Garden, Plant, Cook!

Thursday, September 20, 2018

FREE Online Baking Bootcamp

Dear Folks,

Selfreliant Schools is offering a Free Baking Bootcamp.

If you want to get your fingers in flour and get your baking game on, check out this free Bootcamp.

From Jennifer Osuch

This bootcamp is for you if you're looking for the perfect sandwich loaf, want to keep the tradition of holiday baking (specifically cookies) alive, and then want to take it up a notch by making your own sourdough starter.

If you’re feeling the weight of technology, debt, the broken medical system or our messed up food supply. I designed this bootcamp to help you ditch store bought and never have to buy sandwich bread again. I've also created cookie recipes for you with a lot of options so you can bake for EVERYONE on your list this year no matter what their dietary restriction might be.


Some of the topics covered

•How to make the PERFECT sandwich bread
•Common bread making mistakes
•How to proof your bread
•Classic cookie recipes for everyone (even if you have dietary restrictions)
•Why traditions are important
•How to make a sourdough starter
•Why you should be a from scratch cook
•An easy to follow blueprint to grow, cook and preserve your own food

Click on the link to sign up.  It closes on October 1st.

FREE Online Baking Bootcamp


Thank you for reading.  Have a best day!

-- Catherine, The Herb Lady

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Wednesday, September 19, 2018

A Survey For A New Start Up Business

Dear Folks,

I have known Andrew Greaves for a couple of years.  He has a passion for edible landscaping.  He has been working in landscaping and is working on starting his own business.  To that end he has a survey which will give him some foundation for what people are looking for in a backyard garden and the effort involved.

Copy and paste the entire list and email to Andrew with your answers and any additional questions you may have.  If you will never want a backyard (balcony or patio) garden just ignore this request and have a best day.  If you know someone who is looking to have a garden now or in the future, please share this post with them.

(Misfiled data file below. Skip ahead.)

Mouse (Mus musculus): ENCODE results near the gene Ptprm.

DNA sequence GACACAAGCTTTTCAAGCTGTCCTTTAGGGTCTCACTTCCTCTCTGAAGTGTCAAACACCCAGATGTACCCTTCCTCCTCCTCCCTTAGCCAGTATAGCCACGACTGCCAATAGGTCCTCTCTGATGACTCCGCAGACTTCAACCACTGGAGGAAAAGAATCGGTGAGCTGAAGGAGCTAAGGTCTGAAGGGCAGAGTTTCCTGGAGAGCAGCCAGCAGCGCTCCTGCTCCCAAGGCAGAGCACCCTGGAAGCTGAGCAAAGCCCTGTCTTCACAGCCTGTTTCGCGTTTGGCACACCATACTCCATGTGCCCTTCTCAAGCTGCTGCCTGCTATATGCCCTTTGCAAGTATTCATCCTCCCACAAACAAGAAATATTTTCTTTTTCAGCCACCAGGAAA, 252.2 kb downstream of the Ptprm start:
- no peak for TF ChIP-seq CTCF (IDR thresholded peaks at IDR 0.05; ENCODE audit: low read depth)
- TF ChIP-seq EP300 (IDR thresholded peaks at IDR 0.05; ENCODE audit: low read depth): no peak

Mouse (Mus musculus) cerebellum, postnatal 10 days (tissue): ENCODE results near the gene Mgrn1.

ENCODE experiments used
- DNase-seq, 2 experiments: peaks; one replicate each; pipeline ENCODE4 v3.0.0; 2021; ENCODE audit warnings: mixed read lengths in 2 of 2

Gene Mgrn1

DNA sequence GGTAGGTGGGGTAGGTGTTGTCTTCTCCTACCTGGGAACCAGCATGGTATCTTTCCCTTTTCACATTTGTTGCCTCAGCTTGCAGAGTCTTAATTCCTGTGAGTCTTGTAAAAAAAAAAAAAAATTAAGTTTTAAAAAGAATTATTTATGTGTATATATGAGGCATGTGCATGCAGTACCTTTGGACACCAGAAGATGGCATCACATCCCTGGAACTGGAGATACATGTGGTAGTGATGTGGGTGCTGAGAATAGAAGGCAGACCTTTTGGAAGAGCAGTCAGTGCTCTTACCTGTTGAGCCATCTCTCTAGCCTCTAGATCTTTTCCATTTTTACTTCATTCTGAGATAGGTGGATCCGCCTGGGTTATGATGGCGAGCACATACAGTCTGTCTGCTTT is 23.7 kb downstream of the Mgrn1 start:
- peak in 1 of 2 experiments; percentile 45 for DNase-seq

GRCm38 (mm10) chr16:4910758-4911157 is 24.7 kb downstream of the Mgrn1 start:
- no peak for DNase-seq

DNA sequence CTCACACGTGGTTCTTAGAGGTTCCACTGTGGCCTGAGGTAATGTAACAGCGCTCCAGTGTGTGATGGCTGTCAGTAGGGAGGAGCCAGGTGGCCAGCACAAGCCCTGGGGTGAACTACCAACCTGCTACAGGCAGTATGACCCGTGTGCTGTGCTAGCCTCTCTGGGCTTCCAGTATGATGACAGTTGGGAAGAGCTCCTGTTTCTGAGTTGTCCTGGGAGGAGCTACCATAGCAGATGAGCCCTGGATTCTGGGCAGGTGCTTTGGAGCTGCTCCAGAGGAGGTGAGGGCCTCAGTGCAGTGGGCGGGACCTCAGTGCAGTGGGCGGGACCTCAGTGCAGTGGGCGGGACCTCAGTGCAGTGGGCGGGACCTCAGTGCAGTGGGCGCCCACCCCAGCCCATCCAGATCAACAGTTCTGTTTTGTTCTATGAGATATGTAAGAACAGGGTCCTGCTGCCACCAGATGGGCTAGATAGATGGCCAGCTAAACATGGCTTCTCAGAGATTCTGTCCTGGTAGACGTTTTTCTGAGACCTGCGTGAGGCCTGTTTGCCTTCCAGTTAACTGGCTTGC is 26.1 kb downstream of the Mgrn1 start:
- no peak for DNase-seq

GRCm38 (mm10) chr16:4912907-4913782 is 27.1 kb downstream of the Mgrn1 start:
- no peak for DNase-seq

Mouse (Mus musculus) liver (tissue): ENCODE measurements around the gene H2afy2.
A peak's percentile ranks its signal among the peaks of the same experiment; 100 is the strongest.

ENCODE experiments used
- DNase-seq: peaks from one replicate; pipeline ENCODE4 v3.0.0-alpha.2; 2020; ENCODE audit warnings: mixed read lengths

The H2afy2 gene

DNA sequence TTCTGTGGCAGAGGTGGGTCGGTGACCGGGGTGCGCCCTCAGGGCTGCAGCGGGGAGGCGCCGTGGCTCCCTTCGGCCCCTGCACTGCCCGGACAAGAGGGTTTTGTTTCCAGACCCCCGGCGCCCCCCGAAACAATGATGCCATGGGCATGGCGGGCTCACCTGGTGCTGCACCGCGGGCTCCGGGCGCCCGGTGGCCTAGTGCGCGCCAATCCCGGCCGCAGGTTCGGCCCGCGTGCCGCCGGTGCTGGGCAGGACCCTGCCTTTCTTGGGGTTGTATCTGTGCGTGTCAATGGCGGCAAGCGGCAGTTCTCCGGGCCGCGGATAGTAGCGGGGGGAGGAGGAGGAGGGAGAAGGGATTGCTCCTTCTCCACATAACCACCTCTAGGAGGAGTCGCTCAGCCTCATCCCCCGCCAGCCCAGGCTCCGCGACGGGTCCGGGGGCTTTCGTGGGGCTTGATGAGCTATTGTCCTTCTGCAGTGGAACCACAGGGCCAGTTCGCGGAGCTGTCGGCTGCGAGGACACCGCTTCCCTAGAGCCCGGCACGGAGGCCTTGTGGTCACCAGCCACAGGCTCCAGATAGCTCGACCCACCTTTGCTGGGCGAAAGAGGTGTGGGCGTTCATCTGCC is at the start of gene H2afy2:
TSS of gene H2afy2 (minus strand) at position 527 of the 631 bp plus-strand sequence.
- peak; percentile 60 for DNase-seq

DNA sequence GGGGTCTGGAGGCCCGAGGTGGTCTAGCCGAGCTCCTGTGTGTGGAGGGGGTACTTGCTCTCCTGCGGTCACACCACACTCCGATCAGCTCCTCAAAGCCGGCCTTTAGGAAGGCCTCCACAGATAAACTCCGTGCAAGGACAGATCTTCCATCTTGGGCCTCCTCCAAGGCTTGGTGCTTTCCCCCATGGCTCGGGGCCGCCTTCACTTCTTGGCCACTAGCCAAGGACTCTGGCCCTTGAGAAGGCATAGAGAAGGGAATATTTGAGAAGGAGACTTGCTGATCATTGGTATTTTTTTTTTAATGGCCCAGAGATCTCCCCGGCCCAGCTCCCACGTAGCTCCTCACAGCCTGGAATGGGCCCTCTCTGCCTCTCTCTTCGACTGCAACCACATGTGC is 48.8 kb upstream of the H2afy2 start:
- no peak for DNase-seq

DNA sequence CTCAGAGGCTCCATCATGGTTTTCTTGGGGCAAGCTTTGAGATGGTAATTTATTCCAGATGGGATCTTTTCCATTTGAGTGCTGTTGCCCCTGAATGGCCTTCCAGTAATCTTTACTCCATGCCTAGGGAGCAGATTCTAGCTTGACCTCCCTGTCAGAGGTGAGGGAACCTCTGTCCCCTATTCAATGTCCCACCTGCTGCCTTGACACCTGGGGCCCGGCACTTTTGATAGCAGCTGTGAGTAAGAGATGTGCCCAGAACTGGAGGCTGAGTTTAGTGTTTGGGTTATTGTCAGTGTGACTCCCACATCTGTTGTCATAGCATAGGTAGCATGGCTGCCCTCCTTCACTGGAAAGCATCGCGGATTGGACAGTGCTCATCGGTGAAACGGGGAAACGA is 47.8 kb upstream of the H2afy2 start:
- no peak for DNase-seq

You are making no commitments by answering this survey.

Thank you,

Catherine
The Herb Lady

. . .

Andrew Greaves andygreavesss@gmail.com

I would like to introduce you to One of the endeavors ( and a survey YEAH SO FUN!) I have been pursuing for quite some time. I am building a business in which I design, install, maintain, and troubleshoot edible gardens for people.

IF YOU WERE GIVEN THE OPPORTUNITY TO HAVE A GARDEN (ZERO MAINTENANCE ON YOUR PART) IN YOUR BACKYARD, WOULD YOU ENTERTAIN THE IDEA OF HAVING THAT GARDEN?

Possible benefits of having the garden would be lower grocery bills, fresher higher quality produce, health benefits too numerous to list, beautiful serenity in your yard,


1. What is the name of a fruit or vegetable that would be readily consumed in your household and would be difficult to produce enough of?

2. What frustrates you about your yard?

3. What frustrates you about your garden, if you  have one?

4. How concerned are you about the health of the produce you eat? On a scale of 1-10 with 10 being the highest.

5. If you do have a garden, are you happy with it or is it a source of frustration for you? NO? skip this question.


In order to answer the next few questions, I feel that you need to understand completely how my business works. For example, you would like to have a garden, but a number of factors hold you back from getting the garden you want, either you don’t have the time, energy and/or knowledge to dedicate to the garden which you would like, but you do recognize that there are many health benefits to eating fresh produce. Therefore, you rely on me in order to design, install, maintain, and troubleshoot your garden for optimal healthy produce. Your participation level in the gardening process is completely up to you.


6. Have you ever heard of a business like mine and if you remember the name of that business, what is the name of it?


7. What following aspects of a business would entice you to spend money with a business like mine? scale of 1-10


 --------Pictures of successful garden projects


---------Testimonials from past or current clients


---------Video explanation of how my business works


---------Literary (aka worded) explanation of how my business works


---------Other


8. What is your preferred method of communication for communicating with the businesses that you do business with?


--------text


--------email


--------social media


---------hard to say, depends on what type of business


---------telephone


---------other